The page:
Walking through the airport to his hotel, documentary filmmaker Scot Barbour finds a hidden surprise amongst the buildings of Toronto, Canada. The 30-something-year-old stumbles upon a hemp shop. His voice pitches with excitement for all the clothes, bracelets and flavored papers he finds inside.
“I love places like this,” he says on his cell phone, but I don’t know if he is talking to me or the employee behind the counter. He soon gets more enthralled when he finds a sweatshirt that says “THC Hemp” on the front, but he wants it in black and needs to know the price. Barbour is in luck, as the employee gives him what he asks for – a black hemp sweatshirt – and he proceeds to buy it.
“You need one of these up here, it’s quite chilly,” he tells me. “I might even wear it to the screening tonight.” The screening he speaks of is the 10-year-long journey Scot Barbour has lived and breathed – Malfunkshun: The Andrew Wood Story.
Andrew Patrick Wood came in to the world on January 8, 1966 and went on to become one of the most-loved rock gods in the northwest music scene. Andrew was born in Columbia, Miss., but found his way to Seattle after being brought up in Bridge Island, Wash. Raised on a heavy dose of Aerosmith, Elton John, Kiss and Queen, Andrew Wood joined his first band at the age of 14. The band was Malfunkshun, and they often played dressed up with bright clothes and face paint. Andrew took on his stage name, L’Andrew the Love Child, and Malfunkshun played during most of the ’80s, releasing a single on the C/Z Record compilation Deep Six.
Andrew left the band and started playing with two former members of Green River: guitarist Stone Gossard and bassist Jeff Ament. They took on the name Lords of the Wasteland, but soon changed that to Mother Love Bone.
The band combined influences of ’70s glam-rock with the metal of Black Sabbath and the punk of Iggy Pop to form the “Love Bone Earth Affair sound,” as they dubbed it.
Mother Love Bone came to full fruition when drummer Greg Gilmore and second guitarist Bruce Fairweather were added, and the band promptly constructed a loyal local following.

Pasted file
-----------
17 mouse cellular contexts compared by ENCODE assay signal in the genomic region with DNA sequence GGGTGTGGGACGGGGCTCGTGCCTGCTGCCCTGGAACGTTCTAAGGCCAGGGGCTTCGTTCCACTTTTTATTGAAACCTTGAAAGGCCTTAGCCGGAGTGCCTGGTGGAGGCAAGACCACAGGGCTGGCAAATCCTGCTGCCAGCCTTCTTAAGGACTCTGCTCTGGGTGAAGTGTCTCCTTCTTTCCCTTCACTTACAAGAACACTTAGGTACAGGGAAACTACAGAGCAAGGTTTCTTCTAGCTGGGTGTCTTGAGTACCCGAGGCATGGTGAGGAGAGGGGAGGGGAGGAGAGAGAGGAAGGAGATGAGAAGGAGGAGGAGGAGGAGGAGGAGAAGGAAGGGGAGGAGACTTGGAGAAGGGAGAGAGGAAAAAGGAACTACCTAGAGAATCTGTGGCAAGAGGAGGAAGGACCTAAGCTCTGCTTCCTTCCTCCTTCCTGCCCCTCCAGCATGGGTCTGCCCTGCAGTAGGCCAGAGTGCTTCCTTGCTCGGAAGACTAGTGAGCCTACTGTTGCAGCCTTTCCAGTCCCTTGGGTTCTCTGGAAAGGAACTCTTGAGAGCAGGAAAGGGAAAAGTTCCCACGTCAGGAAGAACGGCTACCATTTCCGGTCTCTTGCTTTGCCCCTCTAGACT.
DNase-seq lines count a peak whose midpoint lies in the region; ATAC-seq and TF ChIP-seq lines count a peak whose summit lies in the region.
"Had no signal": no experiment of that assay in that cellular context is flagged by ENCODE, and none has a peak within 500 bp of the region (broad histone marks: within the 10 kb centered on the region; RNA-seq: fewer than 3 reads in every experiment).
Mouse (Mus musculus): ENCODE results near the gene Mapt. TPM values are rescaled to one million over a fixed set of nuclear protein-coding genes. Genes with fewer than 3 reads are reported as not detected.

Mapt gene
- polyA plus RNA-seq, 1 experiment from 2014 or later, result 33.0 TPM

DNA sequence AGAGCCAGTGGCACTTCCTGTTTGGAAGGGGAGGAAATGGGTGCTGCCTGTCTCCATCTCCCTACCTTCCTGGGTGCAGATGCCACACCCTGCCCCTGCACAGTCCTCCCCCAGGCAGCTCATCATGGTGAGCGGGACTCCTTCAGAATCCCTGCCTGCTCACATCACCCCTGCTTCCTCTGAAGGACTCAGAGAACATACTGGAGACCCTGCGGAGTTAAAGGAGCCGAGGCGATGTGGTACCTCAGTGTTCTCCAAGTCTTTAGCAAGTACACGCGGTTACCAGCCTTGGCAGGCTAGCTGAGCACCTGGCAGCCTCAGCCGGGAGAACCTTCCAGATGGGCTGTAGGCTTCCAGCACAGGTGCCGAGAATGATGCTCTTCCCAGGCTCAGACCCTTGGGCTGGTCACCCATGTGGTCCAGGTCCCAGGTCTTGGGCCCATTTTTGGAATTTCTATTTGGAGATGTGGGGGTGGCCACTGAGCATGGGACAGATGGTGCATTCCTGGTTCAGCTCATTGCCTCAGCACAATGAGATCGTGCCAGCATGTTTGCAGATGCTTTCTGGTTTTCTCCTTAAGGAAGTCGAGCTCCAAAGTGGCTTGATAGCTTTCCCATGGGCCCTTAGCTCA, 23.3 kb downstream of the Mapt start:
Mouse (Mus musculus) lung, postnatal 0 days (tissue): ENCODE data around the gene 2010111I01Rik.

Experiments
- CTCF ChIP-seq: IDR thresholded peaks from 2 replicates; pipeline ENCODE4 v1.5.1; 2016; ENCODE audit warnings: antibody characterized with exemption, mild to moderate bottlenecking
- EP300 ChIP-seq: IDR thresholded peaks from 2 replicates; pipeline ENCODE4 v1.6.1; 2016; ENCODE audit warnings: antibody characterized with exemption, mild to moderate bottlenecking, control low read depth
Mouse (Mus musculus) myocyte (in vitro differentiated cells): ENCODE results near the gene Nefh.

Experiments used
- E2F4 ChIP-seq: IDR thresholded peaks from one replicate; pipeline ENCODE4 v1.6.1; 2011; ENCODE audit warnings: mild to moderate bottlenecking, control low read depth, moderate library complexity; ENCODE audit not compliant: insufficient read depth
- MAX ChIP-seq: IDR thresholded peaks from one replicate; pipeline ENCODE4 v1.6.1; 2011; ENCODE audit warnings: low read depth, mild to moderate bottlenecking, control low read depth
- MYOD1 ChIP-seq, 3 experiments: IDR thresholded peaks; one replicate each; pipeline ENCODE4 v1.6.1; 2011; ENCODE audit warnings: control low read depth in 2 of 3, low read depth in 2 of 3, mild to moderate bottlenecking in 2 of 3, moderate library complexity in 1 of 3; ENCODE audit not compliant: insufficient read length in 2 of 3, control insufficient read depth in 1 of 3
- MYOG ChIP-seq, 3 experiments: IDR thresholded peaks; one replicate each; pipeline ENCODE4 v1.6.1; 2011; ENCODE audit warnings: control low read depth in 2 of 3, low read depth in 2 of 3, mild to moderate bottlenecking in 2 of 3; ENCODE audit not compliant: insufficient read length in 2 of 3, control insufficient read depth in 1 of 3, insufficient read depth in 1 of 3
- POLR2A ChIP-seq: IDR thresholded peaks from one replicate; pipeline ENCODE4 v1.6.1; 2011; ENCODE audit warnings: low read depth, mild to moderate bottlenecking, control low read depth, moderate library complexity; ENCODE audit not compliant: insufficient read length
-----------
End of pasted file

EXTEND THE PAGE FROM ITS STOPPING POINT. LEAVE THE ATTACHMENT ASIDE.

Soon word got out about Mother Love Bone outside of the Emerald City, and Polygram Records came calling to sign the band in 1989. The first release was the six-track EP Shine. The quintet toured the states and began working on their first full-length. Andrew, however, dabbled in drugs, which became a habit that would take his life on March 16, 1989. Andrew was found unconscious but alive in his apartment by his fiancé Xana after an overdose of heroine. Andrew was on life support for three days afterward, but the damage was too overwhelming and he was taken off the machines.
After Andrew died, the band couldn’t carry on without their leader, and so they disbanded. The full-length they were working on, Apple, was released later the same year after Andrew had gone, and the album received critical acclaim.
The music community of Seattle was devastated, mainly the musicians and friends who knew this larger-than-life promising musician. Andrew’s former roommate Chris Cornell came to terms with Andrew’s death by picking up his pen and scratching out a few songs in honor of his long-time friend.
With Andrew’s former band mates Gossard and Ament in on the project, the three labeled the band Temple of the Dog, taken from a lyric in the MLB song “Man of Golden Words.” The three songs became a full album with the help of Soundgarden drummer Matt Cameron, local guitarist Mike McCready and vocalist Eddie Vedder. The album was released a year-and-a-half after Andrew had passed away.
On New Year’s Eve 1991, budding filmmaker Scot Barbour was at an after hours party with Faith No More when his world changed with one slap on the back. “I was standing there and someone slapped a Temple of the Dog sticker on the back of my jacket,” Barbour told me as he walked the streets of Toronto to his hotel. “I asked them who it was, and they told me it was a band I should check out called Temple of the Dog. I asked for another sticker, and I put that one on my toolbox (I was working as a locksmith at the time) so I wouldn’t forget.